10 Jun Are the Oslo Accords Still Valid? For the ICC and Palestine, It Should Not Matter
[Yassir Al-Khudayri is an Aryeh Neier Fellow with the Open Society Justice Initiative working on international criminal justice and anti-corruption. He also specializes in indigenous peoples’ rights and children’s rights with a focus on the Middle East, North Africa and Southeast Asia.]
On May 19, 2020, Palestinian President Mahmoud Abbas declared the end of all security coordination with Israel and the United States, including the landmark Oslo Accords and associated agreements (the Accords) of the early nineties. The move comes in response to the Israeli government’s “imminent threat” of annexing large swaths of the West Bank, raising additional questions over the viability of the so-called peace process and the two-state solution. In his respect, the International Criminal Court (ICC or the Court) Pre-Trial Chamber requested Palestine to clarify whether it still pertains to the Oslo Accords so as to help determine the ICC’s jurisdiction in the Situation in Palestine. The validity of the Oslo Accords should not affect the Pre-Trial Chamber’s jurisdictional analysis, since the Accords could not have stripped the Court’s jurisdiction in the first place.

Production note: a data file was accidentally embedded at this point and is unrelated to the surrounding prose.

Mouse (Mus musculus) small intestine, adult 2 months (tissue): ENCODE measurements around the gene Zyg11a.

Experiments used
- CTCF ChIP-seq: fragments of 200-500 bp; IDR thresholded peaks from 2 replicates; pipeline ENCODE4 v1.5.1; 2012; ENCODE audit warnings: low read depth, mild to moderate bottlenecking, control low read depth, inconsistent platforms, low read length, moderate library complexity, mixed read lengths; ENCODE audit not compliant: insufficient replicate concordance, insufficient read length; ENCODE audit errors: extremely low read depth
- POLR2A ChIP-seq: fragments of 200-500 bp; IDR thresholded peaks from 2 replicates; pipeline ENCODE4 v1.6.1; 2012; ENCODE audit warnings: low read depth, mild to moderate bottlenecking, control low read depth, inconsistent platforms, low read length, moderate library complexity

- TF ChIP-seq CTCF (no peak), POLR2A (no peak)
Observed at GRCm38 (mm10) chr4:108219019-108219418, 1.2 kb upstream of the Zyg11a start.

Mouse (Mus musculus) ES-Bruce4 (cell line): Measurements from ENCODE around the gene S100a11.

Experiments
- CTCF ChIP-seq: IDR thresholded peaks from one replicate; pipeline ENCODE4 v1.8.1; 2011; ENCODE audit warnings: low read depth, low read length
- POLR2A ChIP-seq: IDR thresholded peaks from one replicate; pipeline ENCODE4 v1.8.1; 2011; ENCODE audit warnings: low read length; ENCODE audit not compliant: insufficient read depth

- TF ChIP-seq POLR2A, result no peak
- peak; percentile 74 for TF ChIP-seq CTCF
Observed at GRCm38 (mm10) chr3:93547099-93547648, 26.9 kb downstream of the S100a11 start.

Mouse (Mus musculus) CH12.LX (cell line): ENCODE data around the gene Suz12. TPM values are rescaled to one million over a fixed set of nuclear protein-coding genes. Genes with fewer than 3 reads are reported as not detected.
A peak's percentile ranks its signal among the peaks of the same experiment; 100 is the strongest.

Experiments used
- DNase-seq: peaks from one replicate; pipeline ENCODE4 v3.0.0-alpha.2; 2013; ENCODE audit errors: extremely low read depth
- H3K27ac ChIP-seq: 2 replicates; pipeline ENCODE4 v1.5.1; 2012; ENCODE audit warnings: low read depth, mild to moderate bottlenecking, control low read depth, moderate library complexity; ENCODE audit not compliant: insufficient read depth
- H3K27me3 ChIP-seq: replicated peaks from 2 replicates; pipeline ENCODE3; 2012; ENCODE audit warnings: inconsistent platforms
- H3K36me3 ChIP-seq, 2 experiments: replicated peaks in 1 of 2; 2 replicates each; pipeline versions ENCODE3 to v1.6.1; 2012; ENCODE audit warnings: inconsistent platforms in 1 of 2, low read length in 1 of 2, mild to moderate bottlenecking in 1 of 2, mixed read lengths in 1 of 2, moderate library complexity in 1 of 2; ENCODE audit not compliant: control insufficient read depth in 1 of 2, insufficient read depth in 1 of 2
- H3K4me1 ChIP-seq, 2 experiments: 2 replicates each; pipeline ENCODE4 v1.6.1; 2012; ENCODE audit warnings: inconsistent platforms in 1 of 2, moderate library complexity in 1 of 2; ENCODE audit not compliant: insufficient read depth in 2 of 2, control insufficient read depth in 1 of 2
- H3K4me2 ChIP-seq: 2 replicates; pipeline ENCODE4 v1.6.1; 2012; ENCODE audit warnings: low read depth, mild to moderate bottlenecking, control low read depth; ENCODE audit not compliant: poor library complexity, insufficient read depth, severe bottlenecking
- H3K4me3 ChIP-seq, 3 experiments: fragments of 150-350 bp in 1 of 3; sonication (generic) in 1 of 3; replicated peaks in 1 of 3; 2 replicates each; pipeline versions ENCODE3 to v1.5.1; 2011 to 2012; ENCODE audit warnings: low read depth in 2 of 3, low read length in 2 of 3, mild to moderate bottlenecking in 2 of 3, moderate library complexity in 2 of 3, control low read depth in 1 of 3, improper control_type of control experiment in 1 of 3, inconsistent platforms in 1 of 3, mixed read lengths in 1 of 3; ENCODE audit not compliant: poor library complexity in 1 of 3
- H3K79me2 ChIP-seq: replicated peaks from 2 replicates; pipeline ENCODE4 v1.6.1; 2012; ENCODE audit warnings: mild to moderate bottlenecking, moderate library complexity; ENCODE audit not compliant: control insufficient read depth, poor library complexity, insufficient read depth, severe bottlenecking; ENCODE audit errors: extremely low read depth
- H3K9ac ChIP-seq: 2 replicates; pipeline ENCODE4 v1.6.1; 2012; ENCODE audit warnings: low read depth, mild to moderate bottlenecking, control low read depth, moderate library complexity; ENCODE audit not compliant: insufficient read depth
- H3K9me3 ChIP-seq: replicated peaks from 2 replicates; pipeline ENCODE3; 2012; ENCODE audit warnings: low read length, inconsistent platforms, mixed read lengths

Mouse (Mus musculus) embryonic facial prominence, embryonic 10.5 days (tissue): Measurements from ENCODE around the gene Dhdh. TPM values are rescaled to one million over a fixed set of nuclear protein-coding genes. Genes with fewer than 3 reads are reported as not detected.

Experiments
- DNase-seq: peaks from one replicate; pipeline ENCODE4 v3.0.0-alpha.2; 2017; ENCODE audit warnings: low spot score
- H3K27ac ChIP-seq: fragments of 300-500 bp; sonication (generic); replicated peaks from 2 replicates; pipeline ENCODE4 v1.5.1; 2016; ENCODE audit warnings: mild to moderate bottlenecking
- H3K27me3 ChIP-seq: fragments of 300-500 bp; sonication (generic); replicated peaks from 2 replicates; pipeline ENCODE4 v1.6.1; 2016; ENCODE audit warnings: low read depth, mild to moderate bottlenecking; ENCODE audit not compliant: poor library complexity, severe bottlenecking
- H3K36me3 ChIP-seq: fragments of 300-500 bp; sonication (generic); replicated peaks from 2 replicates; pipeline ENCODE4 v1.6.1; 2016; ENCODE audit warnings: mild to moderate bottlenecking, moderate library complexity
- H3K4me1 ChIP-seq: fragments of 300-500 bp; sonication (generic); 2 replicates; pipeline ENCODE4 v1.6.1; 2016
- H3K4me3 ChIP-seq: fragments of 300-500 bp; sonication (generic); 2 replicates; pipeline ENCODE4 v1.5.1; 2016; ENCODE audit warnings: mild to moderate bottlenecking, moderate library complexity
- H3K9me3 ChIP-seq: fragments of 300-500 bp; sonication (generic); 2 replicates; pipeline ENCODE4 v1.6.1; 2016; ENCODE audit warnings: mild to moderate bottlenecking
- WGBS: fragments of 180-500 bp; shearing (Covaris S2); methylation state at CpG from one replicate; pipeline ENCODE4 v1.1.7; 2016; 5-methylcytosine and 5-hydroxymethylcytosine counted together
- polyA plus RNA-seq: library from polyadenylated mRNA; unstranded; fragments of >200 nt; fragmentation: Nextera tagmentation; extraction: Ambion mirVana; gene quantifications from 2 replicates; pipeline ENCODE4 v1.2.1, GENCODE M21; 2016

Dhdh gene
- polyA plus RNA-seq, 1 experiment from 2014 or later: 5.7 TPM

The Oslo Accords granted Israel, inter alia, exclusive criminal jurisdiction over acts committed by Israelis in the occupied Palestinian territory (oPt). Several commentators have argued that, for this reason, the Oslo Accords effectively prevented Palestinians from delegating such powers to the ICC, since Palestinians had already delegated this authority to Israel and were unable to exercise such jurisdiction themselves.
In a previous article, I argued that the Oslo Accords could not have barred the ICC’s jurisdiction in Palestine because: 1) the Oslo Accords did not strip Palestinians of their prescriptive jurisdiction over acts committed in their territory, but rather of their ability to enforce jurisdiction; and 2) the Fourth Geneva Convention prevents Palestinians from renouncing criminal jurisdiction over their territory in favor of Israel as the occupying power. Similarly, other authors (e.g. here and here) have noted the dubious legal value of the Accords, questioning their relevance from the outset.
The State of Palestine ratified the Rome Statute in January 2015 and accepted the ICC’s jurisdiction over acts committed in its territory since June 13, 2014. In December 2019, the Office of the Prosecutor (OTP) concluded its preliminary examination into the Situation in Palestine, and requested the Pre-Trial Chamber to issue a jurisdictional ruling on the scope of the territorial jurisdiction of the ICC in Palestine. Shortly after, the Pre-Trial Chamber issued an order setting the procedure and the schedule for the submission of observations on the Prosecutor’s request, granting leave to 43 amici curiae submissions. The Prosecutor addressed most of the observations raised in the amici submissions in her response.
The Oslo Accords as a perceived obstacle to ICC jurisdiction